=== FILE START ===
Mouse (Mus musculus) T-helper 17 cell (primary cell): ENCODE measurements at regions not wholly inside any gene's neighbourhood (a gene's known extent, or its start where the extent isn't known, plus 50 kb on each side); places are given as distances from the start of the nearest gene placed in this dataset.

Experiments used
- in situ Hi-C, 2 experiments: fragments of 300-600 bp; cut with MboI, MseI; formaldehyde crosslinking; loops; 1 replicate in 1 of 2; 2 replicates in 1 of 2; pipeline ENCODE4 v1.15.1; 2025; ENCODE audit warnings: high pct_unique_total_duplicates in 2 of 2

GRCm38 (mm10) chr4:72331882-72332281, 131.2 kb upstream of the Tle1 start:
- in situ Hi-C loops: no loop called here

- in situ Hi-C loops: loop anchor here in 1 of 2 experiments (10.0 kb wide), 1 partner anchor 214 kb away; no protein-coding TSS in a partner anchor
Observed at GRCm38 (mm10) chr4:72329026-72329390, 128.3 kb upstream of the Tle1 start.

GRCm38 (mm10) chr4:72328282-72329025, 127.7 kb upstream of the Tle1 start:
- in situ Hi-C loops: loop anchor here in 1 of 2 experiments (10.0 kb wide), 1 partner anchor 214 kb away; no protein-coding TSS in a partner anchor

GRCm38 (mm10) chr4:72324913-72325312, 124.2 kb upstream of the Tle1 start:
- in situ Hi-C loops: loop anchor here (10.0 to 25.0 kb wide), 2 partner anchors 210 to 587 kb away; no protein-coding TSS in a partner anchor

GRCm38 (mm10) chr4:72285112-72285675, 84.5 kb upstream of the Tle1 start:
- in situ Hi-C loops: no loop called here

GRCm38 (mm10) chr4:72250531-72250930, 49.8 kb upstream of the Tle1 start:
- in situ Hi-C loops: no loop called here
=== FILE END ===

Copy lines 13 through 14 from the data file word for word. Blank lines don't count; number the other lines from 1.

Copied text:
- in situ Hi-C loops: no loop called here

GRCm38 (mm10) chr4:72250531-72250930, 49.8 kb upstream of the Tle1 start: